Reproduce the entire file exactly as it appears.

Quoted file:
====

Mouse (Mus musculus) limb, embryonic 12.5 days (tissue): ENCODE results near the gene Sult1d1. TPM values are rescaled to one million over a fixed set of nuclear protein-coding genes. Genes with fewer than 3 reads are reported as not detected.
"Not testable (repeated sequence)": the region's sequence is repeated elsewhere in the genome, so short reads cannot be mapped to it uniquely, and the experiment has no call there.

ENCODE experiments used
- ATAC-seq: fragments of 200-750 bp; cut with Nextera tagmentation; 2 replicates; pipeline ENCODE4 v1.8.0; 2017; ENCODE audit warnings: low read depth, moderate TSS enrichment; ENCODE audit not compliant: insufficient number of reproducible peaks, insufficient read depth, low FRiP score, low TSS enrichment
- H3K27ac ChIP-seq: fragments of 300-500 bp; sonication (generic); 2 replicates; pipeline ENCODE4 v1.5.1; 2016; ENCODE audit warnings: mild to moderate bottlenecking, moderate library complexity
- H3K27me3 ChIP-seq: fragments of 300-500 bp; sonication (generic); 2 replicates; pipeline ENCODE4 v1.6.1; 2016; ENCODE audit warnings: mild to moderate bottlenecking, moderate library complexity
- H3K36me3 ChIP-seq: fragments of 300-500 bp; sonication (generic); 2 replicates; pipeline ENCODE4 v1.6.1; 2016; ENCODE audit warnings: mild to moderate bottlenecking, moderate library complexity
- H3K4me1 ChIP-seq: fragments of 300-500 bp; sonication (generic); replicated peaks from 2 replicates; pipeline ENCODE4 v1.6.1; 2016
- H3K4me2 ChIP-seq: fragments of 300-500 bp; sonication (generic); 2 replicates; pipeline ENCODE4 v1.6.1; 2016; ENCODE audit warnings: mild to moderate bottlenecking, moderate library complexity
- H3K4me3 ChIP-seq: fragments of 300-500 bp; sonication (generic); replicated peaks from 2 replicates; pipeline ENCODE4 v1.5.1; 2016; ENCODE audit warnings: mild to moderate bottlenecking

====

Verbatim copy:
Mouse (Mus musculus) limb, embryonic 12.5 days (tissue): ENCODE results near the gene Sult1d1. TPM values are rescaled to one million over a fixed set of nuclear protein-coding genes. Genes with fewer than 3 reads are reported as not detected.
"Not testable (repeated sequence)": the region's sequence is repeated elsewhere in the genome, so short reads cannot be mapped to it uniquely, and the experiment has no call there.

ENCODE experiments used
- ATAC-seq: fragments of 200-750 bp; cut with Nextera tagmentation; 2 replicates; pipeline ENCODE4 v1.8.0; 2017; ENCODE audit warnings: low read depth, moderate TSS enrichment; ENCODE audit not compliant: insufficient number of reproducible peaks, insufficient read depth, low FRiP score, low TSS enrichment
- H3K27ac ChIP-seq: fragments of 300-500 bp; sonication (generic); 2 replicates; pipeline ENCODE4 v1.5.1; 2016; ENCODE audit warnings: mild to moderate bottlenecking, moderate library complexity
- H3K27me3 ChIP-seq: fragments of 300-500 bp; sonication (generic); 2 replicates; pipeline ENCODE4 v1.6.1; 2016; ENCODE audit warnings: mild to moderate bottlenecking, moderate library complexity
- H3K36me3 ChIP-seq: fragments of 300-500 bp; sonication (generic); 2 replicates; pipeline ENCODE4 v1.6.1; 2016; ENCODE audit warnings: mild to moderate bottlenecking, moderate library complexity
- H3K4me1 ChIP-seq: fragments of 300-500 bp; sonication (generic); replicated peaks from 2 replicates; pipeline ENCODE4 v1.6.1; 2016
- H3K4me2 ChIP-seq: fragments of 300-500 bp; sonication (generic); 2 replicates; pipeline ENCODE4 v1.6.1; 2016; ENCODE audit warnings: mild to moderate bottlenecking, moderate library complexity
- H3K4me3 ChIP-seq: fragments of 300-500 bp; sonication (generic); replicated peaks from 2 replicates; pipeline ENCODE4 v1.5.1; 2016; ENCODE audit warnings: mild to moderate bottlenecking